Jesus is alive! And that changes everything.
by LEE ECLOV
JESUS, DEAD AS DEAD COULD BE, came to life at the first sliver of dawn!
Scripture doesn’t tell us just what happened in that moment, but I imagine the blinding light of God’s glory and power infusing Christ’s body. The linen wrappings around His body collapsed, and Jesus passed through them and vanished. When moments later the bright angel slid back the tombstone, it wasn’t to let Jesus out but to allow witnesses in. We often say Jesus came back to life, but He didn’t exactly come back. The Son of Man rose to new life, a life unlike any ever experienced before. He was the first fruit of a new race of people — the holy immortals.
Christians celebrate Christ’s resurrection because it carries the promise of our own. Paul says in 1 Thessalonians 4:14, “If we believe that Jesus died and rose again, in the same way, through Jesus, God will bring with him those who have fallen asleep.” What will it be like for us “in that great gettin’ up morning”?
Whether we are alive when He comes back and we rise to meet the Lord in the air or we are vaulted from our graves even as Jesus was, we will be changed in every way. Our bodies will be transformed in an instant, just as Jesus’ was — imperishable, glorious, strong, and breathing the very Spirit of God.
We can learn about our new bodies from Jesus’ resurrection body. On the one hand, it was substantial enough to touch — even to feel His wounds. He could eat, though He surely didn’t need nourishment. When He wished to be, He was recognizable to those who knew and loved Him. He knew those around Him and loved them. Yet He could disappear as easily as He appeared. He was unhindered by walls or doors, by distance or gravity. He reigns now and forever in that glorious immortal body, the Second Adam.
When we are born again, the Lord begins the process of renewing our minds. (See Rom. 12:2.) Everything in Scripture is counter-intuitive to us at first. Nothing is quite like we thought it was, and there are countless truths we never knew. We have been saturated by the devil’s lies and the world’s lunacy. Gradually, in our life here with Christ, we have learned to think with the mind of Christ. But still, even at our best, “we see indistinctly, as in a mirror” (1 Cor. 13:12, HCSB). A primitive mirror. But the verse promises “then [we will see] face to face. Now I know in part, but then I will know fully, as I am fully known.” On the day we see Jesus, our beloved Bibles will be unnecessary. Teachers and preachers will be out of business. We will all know Jesus as Jesus knows us!
Worship is the business of heaven. We will be outfitted for worship at our resurrection, with minds and hearts, voices and ears all attuned to the glory of God. We will be more capable worshipers than the angels, for we are the redeemed. While our worship will be constant, we will still be blessed with wonderful endeavors, which are a form of worship in themselves. Our endeavors in heaven will be nothing like our work on earth. Now, everything we put our hands to is weed-choked and sunbaked. Even holy work can become wearisome. Then, our endeavors will be among the great delights of eternity.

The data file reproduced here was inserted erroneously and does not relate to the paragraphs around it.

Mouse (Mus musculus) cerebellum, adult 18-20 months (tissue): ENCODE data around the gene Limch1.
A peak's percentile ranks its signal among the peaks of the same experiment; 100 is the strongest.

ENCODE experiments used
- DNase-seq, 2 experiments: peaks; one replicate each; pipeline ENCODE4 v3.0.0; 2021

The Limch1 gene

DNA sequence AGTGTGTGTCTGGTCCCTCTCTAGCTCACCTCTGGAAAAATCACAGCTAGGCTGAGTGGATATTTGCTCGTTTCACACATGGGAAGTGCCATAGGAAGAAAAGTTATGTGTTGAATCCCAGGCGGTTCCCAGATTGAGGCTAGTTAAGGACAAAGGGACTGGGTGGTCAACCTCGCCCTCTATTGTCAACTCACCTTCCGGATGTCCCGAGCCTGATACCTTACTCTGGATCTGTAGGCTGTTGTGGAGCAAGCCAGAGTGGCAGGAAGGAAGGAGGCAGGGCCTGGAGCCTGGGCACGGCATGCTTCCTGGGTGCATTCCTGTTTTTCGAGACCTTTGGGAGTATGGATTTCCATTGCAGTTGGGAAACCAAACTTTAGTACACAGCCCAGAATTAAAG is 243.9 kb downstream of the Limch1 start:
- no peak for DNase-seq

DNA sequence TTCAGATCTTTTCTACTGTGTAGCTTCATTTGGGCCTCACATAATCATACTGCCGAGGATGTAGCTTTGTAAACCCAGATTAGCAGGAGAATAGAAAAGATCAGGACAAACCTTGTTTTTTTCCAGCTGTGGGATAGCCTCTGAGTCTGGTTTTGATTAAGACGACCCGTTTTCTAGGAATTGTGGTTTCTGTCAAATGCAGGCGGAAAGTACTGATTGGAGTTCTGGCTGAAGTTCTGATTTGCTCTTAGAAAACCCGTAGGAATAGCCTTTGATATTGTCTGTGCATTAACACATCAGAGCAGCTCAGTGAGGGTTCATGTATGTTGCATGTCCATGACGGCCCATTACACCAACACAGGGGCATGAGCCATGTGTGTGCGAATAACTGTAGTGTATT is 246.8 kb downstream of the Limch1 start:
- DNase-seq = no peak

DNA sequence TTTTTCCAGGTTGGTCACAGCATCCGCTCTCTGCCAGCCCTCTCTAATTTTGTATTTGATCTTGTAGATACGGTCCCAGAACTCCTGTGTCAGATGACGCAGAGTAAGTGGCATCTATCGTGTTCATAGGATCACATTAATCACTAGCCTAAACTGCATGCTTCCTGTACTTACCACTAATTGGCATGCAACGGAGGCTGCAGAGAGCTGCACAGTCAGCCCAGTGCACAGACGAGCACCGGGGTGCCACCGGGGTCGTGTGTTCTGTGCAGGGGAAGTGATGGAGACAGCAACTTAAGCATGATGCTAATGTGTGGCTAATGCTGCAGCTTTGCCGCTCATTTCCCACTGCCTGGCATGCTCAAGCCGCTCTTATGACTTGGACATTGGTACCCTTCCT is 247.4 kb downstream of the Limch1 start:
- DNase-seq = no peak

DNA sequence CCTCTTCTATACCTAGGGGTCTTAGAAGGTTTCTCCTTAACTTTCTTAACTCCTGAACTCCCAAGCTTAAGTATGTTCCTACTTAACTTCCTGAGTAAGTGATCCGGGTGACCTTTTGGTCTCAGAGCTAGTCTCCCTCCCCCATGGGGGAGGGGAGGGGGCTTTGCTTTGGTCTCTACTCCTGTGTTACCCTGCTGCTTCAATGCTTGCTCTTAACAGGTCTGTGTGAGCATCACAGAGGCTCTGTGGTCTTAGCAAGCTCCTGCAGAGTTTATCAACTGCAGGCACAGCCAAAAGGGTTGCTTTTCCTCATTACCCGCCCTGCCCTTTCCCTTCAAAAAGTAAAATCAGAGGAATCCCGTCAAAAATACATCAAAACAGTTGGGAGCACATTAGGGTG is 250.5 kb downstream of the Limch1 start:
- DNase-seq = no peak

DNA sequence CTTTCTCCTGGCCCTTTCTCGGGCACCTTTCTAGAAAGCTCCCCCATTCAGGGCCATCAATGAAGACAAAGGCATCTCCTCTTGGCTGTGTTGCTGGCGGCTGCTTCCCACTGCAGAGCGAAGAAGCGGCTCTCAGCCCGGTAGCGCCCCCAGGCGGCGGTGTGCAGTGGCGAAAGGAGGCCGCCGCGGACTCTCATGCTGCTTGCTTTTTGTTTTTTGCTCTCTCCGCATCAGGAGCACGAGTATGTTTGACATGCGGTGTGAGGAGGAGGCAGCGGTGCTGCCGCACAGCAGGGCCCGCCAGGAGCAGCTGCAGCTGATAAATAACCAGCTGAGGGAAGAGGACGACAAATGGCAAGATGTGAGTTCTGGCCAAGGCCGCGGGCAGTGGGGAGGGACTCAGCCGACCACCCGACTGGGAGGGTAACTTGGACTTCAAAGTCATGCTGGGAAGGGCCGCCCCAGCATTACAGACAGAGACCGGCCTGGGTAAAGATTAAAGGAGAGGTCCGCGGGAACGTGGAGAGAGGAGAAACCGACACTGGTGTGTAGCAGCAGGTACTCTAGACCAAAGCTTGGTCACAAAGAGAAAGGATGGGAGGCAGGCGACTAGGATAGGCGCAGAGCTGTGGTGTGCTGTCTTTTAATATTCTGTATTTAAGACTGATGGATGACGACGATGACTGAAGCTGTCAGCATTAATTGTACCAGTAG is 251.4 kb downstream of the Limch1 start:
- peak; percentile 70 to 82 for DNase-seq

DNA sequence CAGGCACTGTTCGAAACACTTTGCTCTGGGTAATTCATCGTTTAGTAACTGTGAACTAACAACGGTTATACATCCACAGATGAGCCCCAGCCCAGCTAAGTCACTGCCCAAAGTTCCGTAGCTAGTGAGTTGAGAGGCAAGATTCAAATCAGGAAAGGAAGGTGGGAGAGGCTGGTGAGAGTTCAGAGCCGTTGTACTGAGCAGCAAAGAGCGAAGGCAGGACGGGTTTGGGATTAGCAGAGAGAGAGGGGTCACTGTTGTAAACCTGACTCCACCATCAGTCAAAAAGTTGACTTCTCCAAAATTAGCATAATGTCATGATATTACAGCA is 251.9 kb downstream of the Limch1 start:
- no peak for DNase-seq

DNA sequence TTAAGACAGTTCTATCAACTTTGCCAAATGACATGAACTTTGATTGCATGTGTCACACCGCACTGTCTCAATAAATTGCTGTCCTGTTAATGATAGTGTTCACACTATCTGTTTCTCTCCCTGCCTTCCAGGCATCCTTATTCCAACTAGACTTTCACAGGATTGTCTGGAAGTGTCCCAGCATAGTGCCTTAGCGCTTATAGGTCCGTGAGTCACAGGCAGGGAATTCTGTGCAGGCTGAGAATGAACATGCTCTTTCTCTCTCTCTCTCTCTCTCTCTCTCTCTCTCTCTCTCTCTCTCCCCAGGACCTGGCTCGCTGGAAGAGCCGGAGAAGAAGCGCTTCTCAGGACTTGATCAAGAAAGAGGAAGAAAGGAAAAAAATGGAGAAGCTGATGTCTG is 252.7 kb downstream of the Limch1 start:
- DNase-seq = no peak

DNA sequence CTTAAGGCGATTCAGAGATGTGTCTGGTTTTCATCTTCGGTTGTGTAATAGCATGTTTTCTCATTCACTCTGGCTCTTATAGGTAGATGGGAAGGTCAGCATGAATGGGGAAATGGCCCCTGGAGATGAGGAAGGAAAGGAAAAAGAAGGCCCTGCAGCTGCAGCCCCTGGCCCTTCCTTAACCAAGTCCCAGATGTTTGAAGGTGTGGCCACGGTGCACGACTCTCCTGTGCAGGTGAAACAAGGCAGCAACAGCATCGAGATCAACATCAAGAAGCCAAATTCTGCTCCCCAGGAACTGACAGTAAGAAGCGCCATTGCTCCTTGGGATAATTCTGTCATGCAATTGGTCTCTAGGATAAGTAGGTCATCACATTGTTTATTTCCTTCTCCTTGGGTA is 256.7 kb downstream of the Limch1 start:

OUR FAMILY REUNION
Matthew 24:31 says that God “will gather his elect from the four winds, from one end of the sky to the other.” God’s people have never all been together. We have witnessed to one another of Christ across ages and miles. We have sung the same songs, prayed the same prayers, and read the same Scripture. Each in our own time and place and way, we have seen that “Jesus Christ is the same yesterday, today, and forever” (Heb. 13:8). We have sensed deep within that we are part of one great church across ages and miles and languages. And finally, on that great day, we will all be together when we meet the Lord in the air.
If Christ’s greatest commands are that we love God and love one another, how sweet will our love in heaven be! The New Jerusalem will be a holy city where every relationship is good, every sight is beautiful, and every corner is safe. Not crowded, but intimate; not noisy, but ringing with praise; not partitioned by walls and hedges and fences, but bound and linked by love for one another; not populated by the selfish and sullen and strange, but filled with brothers and sisters washed clean of every offending sin, every off-putting weakness, every defensive memory. A city like a bride.
“Dear friends, we are God’s children now, and what we will be has not yet been revealed. We know that when he appears, we will be like him because we will see him as he is” (1 John 3:2). Can you imagine? “We will be like him”! Our bodies will be like His. Our minds will be like His. Our energies, like His. Our love, like His. We will be like Him.
Joni Eareckson Tada, who has lived many years as a quadriplegic, has said, “Don’t assume that all I ever do is dream about springing out of this wheelchair, jumping up, dancing, kicking, doing aerobics. No, I’m looking forward to heaven because of a new heart, a heart free of sin, sorrow, selfishness. That beats having a new body any day.” 1
1 From the CD, Heaven, in the Gaither Gospel Series, Track 1
LEE ECLOV is senior pastor of the Village Church of Lincolnshire in the northern suburbs of Chicago. He is an adjunct professor at Trinity Evangelical Divinity School and the author of the Pastor’s Service Manual, Pastoral Graces: Reflections on the Care of Souls, and the forthcoming Feels Like Home: How Rediscovering the Church as Family Changes Everything. He is a frequent contributor to CTPastors.com and PreachingToday.com.